Kappa Coronae Borealis

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Kappa Coronae Borealis
Observation data
Epoch J2000.0      Equinox J2000.0
Constellation Corona Borealis
Right ascension 15h 51m 13.9315s
Declination +35° 39′ 26.575″
Apparent magnitude (V) +4.79[1]
Characteristics
Spectral type K0 III-IV[1]
Astrometry
Parallax (π) 32.13±0.61[1] mas
Distance 101.51 ly
(31.12 pc)
Details
Mass 1.51 (1.32–1.70)[1] M
Radius 5.0 (4.8–5.2) R
Luminosity 12.9 L
Surface gravity (log g) 3.21±0.08 cgs
Temperature 4877±25 K
Metallicity +0.10±0.04
Other designations
κ CrB, 11 CrB, HD 142091, HIP 77655, HR 5901, SAO 64948
Database references
SIMBAD data
Extrasolar Planets
Encyclopaedia
data

Kappa Coronae Borealis is a star approximately 102 light years away in the constellation of Corona Borealis.The apparent magnitude is +4.82 (4.17 trillion times fainter than the Sun) and the absolute magnitude is +2.35 (9.82 times brighter than the Sun). It is an orange K-type subgiant star of spectral type K1IV, meaning it has nearly completely exhausted its hydrogen supply in its core. It is 1.94 times as massive as the Sun yet has brightened to 12.5 times its luminosity.[2] Around 2.5 billion years old, it was formerly an A-type main sequence star.[3]

Dust disk[edit]

In March of 2013, it was announced that resolved images of at least one dust disk surrounding Kappa Coronae Borealis were captured, making it the first subgiant to host such circumstellar belt.[3] The disk extends out to 120 AU.[2]

Planetary system[edit]

In October 2007, a giant planet was found by Johnson et al., who used the radial velocity method.[4] In 2012 it was confirmed.[1]

This planet was assumed to be outside the habitable zone on the assumption that the star is K1IVa.[5] Given the star's luminosity, the planet is more likely on the zone's inner edge.[6]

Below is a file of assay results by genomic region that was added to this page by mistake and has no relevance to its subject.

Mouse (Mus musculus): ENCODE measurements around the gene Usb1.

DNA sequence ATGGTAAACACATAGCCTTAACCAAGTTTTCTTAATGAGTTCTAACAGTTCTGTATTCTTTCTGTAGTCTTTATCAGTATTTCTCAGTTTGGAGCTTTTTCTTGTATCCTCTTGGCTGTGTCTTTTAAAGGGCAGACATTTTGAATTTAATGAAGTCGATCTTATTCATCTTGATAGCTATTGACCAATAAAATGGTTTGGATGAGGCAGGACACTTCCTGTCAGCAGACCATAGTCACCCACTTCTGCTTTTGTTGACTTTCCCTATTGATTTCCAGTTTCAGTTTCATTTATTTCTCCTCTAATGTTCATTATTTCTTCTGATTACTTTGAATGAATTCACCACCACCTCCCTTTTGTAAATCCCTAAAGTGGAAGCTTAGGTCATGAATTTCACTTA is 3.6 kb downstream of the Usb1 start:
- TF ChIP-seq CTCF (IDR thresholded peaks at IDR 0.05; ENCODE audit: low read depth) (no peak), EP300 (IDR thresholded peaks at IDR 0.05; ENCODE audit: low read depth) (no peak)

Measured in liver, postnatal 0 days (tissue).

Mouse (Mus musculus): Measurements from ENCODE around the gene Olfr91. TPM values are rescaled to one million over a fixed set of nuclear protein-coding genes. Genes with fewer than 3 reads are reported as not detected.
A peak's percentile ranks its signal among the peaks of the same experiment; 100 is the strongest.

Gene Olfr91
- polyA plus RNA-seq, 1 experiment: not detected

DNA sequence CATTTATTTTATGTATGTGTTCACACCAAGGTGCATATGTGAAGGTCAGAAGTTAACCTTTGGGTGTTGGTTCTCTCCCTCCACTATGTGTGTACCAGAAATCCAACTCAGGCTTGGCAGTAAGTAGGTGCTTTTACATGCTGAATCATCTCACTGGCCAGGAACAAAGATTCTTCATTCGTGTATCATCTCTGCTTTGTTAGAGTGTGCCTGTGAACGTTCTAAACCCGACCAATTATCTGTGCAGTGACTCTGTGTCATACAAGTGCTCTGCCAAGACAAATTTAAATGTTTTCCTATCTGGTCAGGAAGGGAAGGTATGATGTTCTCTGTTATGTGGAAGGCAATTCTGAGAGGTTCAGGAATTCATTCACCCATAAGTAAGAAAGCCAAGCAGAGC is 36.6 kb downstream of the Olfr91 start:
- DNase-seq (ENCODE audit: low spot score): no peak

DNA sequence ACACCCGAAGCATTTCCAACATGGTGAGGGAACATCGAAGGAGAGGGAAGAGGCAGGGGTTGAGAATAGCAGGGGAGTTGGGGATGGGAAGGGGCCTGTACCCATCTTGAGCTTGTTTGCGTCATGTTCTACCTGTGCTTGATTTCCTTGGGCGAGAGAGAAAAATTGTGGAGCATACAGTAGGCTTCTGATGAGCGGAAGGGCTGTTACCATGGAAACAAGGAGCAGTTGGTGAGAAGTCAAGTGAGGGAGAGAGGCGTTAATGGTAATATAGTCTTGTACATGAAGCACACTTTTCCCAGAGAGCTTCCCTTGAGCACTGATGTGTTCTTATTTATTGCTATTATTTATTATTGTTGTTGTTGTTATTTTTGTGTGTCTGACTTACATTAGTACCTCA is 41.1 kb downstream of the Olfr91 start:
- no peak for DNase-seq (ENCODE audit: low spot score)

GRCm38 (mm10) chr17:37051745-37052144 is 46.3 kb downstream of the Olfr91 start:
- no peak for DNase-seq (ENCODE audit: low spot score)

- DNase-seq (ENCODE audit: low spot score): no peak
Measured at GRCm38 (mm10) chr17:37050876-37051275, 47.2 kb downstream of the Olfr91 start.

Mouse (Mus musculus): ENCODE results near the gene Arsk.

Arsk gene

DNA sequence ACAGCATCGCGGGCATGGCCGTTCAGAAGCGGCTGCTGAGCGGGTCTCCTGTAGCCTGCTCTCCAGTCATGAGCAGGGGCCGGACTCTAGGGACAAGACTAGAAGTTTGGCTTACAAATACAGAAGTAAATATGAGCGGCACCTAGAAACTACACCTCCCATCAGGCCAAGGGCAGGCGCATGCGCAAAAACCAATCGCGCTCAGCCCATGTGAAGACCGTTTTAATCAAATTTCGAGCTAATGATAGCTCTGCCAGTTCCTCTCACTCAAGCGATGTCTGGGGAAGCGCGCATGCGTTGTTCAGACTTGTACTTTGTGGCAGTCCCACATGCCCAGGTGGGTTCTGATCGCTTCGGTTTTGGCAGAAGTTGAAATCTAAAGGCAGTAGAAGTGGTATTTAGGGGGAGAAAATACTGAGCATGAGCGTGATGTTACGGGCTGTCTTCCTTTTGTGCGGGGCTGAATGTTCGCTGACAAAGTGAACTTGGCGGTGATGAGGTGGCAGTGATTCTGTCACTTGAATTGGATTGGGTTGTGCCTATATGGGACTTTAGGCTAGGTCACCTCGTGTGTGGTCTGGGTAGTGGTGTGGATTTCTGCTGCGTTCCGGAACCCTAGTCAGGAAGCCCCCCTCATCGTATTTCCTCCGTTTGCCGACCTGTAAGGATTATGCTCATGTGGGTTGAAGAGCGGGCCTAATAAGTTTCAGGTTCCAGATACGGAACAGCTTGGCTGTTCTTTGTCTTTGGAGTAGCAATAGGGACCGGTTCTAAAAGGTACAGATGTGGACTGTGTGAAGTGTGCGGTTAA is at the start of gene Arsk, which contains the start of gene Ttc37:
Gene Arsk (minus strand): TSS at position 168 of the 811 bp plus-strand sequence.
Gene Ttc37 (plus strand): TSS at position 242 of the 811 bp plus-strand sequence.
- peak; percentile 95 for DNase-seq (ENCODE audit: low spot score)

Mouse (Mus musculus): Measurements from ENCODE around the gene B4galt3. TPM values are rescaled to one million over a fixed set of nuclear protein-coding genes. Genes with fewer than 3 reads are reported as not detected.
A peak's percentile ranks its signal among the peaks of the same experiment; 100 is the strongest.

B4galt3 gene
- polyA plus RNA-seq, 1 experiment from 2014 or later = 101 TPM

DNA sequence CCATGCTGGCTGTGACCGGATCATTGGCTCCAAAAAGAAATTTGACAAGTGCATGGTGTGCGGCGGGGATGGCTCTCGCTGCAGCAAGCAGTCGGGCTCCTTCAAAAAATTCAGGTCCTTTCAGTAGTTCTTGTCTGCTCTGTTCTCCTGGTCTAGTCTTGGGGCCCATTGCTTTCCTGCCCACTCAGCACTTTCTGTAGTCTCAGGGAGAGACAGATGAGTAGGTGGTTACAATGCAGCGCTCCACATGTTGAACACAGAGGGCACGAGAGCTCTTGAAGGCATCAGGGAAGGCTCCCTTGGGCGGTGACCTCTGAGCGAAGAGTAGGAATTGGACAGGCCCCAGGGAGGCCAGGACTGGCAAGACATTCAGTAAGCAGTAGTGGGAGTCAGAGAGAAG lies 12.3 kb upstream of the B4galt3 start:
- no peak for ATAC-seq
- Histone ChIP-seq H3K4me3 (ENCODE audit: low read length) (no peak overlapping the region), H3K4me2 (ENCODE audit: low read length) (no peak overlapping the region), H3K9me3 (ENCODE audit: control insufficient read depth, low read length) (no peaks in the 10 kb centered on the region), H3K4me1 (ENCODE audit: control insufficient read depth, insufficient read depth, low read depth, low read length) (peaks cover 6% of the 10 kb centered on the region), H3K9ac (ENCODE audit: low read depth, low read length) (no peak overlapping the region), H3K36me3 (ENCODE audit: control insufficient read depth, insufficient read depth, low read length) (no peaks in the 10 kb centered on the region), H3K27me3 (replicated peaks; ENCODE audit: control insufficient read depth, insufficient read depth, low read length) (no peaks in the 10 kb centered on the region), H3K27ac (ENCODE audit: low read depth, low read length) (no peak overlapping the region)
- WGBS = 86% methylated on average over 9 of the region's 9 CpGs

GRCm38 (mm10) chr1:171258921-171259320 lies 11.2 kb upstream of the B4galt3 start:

The width of the circumstellar belt suggests the presence of a second planetary companion of the star, either within it or between two narrower belts.[3]

The Kappa Coronae Borealis planetary system[1]
Companion
(in order from star)
Mass Semimajor axis
(AU)
Orbital period
(days)
Eccentricity Inclination Radius
b >1.6 MJ 2.6 1251 ± 15 0.073 ± 0.049

See also[edit]

References[edit]

  1. ^ a b c d e f Bun'ei Sato et al. (2012). "Substellar Companions to Seven Evolved Intermediate-Mass Stars". PASJ. arXiv:1207.3141. Bibcode:2012PASJ...64..135S. doi:10.1093/pasj/64.6.135. 
  2. ^ a b Pawellek, Nicole; Krivov, Alexander V.; Marshall, Jonathan P.; Montesinos, Benjamin; Ábrahám, Péter; Moór, Attila; Bryden, Geoffrey; Eiroa, Carlos (2014). "Disk Radii and Grain Sizes in Herschel-resolved Debris Disks". The Astrophysical Journal 792 (1): 19. Bibcode:2014ApJ...792...65P. doi:10.1088/0004-637X/792/1/65. 65. 
  3. ^ a b c Bonsor, Amy; et al. (2013). "Spatially resolved images of dust belt(s) around the planet-hosting subgiant κ CrB". MNRAS 431: 3025–3035. arXiv:1302.7000. Bibcode:2013MNRAS.431.3025B. doi:10.1093/mnras/stt367. 
  4. ^ Johnson et al. (2008). "Retired A Stars and Their Companions. II. Jovian Planets Orbiting κ CrB and HD 167042". The Astrophysical Journal 675 (1): 784–789. arXiv:0711.4367. Bibcode:2008ApJ...675..784J. doi:10.1086/526453. 
  5. ^ "Planet kappa CrB b". 
  6. ^ An earth-analogue should be slightly more than 3 AU away: square root of luminosity 12.9.

Coordinates: Sky map 15h 51m 13.9315s, +35° 39′ 26.575″